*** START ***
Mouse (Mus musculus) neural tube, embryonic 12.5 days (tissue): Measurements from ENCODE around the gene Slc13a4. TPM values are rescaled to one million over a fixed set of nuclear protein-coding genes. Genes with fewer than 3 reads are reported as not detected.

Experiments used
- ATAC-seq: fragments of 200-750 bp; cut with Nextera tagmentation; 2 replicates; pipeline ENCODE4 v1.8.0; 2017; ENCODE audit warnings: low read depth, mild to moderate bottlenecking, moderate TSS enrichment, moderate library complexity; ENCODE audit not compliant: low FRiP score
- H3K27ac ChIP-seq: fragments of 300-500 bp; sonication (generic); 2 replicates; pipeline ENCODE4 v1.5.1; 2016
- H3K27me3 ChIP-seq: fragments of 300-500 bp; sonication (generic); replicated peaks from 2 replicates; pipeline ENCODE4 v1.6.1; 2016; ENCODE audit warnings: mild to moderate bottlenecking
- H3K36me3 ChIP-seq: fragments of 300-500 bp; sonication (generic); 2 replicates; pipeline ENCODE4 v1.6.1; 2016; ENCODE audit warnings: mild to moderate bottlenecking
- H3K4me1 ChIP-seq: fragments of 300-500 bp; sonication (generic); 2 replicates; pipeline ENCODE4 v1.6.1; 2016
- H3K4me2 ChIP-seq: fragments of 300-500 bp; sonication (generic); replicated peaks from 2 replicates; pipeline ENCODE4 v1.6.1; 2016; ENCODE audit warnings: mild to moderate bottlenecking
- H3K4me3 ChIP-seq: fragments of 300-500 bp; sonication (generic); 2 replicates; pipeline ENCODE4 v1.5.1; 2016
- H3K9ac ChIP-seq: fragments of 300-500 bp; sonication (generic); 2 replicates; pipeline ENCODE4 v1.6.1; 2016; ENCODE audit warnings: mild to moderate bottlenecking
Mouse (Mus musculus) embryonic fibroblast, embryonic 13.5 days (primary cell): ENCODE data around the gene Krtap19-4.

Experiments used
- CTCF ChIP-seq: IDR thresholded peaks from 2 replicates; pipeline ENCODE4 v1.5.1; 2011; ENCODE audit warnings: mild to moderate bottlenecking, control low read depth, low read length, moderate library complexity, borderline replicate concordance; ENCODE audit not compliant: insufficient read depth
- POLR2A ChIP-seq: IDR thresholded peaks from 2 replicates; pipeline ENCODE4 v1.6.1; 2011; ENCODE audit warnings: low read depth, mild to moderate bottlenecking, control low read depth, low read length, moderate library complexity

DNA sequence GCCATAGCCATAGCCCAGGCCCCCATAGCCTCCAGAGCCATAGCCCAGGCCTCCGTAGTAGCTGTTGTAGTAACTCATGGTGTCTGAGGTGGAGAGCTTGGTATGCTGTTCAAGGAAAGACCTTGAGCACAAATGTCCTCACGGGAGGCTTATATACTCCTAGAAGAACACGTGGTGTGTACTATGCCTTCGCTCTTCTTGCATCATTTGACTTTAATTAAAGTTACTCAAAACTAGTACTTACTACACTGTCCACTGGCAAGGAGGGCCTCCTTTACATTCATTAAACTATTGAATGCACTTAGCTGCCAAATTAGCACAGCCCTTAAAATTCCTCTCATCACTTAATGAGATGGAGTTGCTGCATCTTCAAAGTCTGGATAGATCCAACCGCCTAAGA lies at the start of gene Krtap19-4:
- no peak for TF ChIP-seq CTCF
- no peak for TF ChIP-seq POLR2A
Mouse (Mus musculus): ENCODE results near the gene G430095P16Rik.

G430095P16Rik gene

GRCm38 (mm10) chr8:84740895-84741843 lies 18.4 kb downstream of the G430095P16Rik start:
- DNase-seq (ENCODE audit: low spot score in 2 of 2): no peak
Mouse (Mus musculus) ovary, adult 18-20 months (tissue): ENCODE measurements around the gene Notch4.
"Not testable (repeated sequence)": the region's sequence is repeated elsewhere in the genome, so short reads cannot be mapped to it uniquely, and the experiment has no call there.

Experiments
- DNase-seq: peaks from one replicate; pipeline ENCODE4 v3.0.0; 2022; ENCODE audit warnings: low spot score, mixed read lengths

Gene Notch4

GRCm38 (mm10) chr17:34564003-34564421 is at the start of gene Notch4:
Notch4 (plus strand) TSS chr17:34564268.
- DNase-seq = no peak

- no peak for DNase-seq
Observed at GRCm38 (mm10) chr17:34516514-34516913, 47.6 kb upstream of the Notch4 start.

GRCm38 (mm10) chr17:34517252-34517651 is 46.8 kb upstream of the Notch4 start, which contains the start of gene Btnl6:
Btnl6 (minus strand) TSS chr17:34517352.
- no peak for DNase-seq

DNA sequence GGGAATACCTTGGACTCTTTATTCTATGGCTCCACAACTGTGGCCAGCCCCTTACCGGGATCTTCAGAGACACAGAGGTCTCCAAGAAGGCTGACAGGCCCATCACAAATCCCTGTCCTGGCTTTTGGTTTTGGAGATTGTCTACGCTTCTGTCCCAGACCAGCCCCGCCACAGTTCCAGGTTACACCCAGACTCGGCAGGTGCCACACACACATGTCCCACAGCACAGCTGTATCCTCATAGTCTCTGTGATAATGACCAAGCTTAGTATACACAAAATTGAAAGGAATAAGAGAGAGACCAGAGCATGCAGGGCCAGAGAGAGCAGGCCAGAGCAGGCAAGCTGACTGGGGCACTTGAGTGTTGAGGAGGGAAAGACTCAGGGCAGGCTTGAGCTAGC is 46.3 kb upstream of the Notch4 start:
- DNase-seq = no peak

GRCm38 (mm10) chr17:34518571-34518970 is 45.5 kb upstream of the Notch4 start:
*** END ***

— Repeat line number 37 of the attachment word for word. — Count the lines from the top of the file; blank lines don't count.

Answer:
GRCm38 (mm10) chr17:34518571-34518970 is 45.5 kb upstream of the Notch4 start: